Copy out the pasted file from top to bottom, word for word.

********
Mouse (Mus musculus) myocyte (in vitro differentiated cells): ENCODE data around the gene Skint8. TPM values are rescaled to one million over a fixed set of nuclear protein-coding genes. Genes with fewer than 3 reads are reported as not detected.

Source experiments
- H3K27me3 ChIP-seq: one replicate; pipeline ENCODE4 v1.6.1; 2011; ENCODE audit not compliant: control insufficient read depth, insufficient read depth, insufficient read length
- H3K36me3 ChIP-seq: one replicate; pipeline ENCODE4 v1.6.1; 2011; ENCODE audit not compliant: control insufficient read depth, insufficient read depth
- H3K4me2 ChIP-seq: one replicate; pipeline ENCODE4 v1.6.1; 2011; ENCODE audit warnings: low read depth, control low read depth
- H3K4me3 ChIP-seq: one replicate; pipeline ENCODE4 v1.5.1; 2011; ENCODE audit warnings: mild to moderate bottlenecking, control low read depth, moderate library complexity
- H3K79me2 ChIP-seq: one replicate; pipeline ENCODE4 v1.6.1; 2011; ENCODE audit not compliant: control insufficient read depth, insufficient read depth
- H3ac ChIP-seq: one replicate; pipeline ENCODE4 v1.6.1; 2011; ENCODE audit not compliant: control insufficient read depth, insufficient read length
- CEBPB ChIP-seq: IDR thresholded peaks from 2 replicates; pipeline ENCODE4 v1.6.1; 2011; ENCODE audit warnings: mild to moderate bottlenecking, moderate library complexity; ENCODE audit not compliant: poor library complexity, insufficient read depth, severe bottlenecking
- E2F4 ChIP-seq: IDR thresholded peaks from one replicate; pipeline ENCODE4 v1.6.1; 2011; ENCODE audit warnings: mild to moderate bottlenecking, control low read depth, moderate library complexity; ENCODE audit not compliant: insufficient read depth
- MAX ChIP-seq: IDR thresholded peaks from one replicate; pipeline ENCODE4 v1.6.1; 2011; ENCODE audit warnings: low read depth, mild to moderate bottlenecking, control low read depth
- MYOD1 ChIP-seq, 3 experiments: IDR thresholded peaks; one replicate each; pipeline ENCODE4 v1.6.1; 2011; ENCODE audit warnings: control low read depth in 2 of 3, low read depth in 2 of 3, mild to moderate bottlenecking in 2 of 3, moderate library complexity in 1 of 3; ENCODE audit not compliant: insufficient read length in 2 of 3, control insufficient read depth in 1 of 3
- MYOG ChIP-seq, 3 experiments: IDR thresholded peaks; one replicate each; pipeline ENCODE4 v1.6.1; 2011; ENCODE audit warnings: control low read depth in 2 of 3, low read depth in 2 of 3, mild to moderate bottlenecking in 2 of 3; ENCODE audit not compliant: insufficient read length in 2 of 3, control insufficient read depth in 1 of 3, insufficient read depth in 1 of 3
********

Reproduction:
Mouse (Mus musculus) myocyte (in vitro differentiated cells): ENCODE data around the gene Skint8. TPM values are rescaled to one million over a fixed set of nuclear protein-coding genes. Genes with fewer than 3 reads are reported as not detected.

Source experiments
- H3K27me3 ChIP-seq: one replicate; pipeline ENCODE4 v1.6.1; 2011; ENCODE audit not compliant: control insufficient read depth, insufficient read depth, insufficient read length
- H3K36me3 ChIP-seq: one replicate; pipeline ENCODE4 v1.6.1; 2011; ENCODE audit not compliant: control insufficient read depth, insufficient read depth
- H3K4me2 ChIP-seq: one replicate; pipeline ENCODE4 v1.6.1; 2011; ENCODE audit warnings: low read depth, control low read depth
- H3K4me3 ChIP-seq: one replicate; pipeline ENCODE4 v1.5.1; 2011; ENCODE audit warnings: mild to moderate bottlenecking, control low read depth, moderate library complexity
- H3K79me2 ChIP-seq: one replicate; pipeline ENCODE4 v1.6.1; 2011; ENCODE audit not compliant: control insufficient read depth, insufficient read depth
- H3ac ChIP-seq: one replicate; pipeline ENCODE4 v1.6.1; 2011; ENCODE audit not compliant: control insufficient read depth, insufficient read length
- CEBPB ChIP-seq: IDR thresholded peaks from 2 replicates; pipeline ENCODE4 v1.6.1; 2011; ENCODE audit warnings: mild to moderate bottlenecking, moderate library complexity; ENCODE audit not compliant: poor library complexity, insufficient read depth, severe bottlenecking
- E2F4 ChIP-seq: IDR thresholded peaks from one replicate; pipeline ENCODE4 v1.6.1; 2011; ENCODE audit warnings: mild to moderate bottlenecking, control low read depth, moderate library complexity; ENCODE audit not compliant: insufficient read depth
- MAX ChIP-seq: IDR thresholded peaks from one replicate; pipeline ENCODE4 v1.6.1; 2011; ENCODE audit warnings: low read depth, mild to moderate bottlenecking, control low read depth
- MYOD1 ChIP-seq, 3 experiments: IDR thresholded peaks; one replicate each; pipeline ENCODE4 v1.6.1; 2011; ENCODE audit warnings: control low read depth in 2 of 3, low read depth in 2 of 3, mild to moderate bottlenecking in 2 of 3, moderate library complexity in 1 of 3; ENCODE audit not compliant: insufficient read length in 2 of 3, control insufficient read depth in 1 of 3
- MYOG ChIP-seq, 3 experiments: IDR thresholded peaks; one replicate each; pipeline ENCODE4 v1.6.1; 2011; ENCODE audit warnings: control low read depth in 2 of 3, low read depth in 2 of 3, mild to moderate bottlenecking in 2 of 3; ENCODE audit not compliant: insufficient read length in 2 of 3, control insufficient read depth in 1 of 3, insufficient read depth in 1 of 3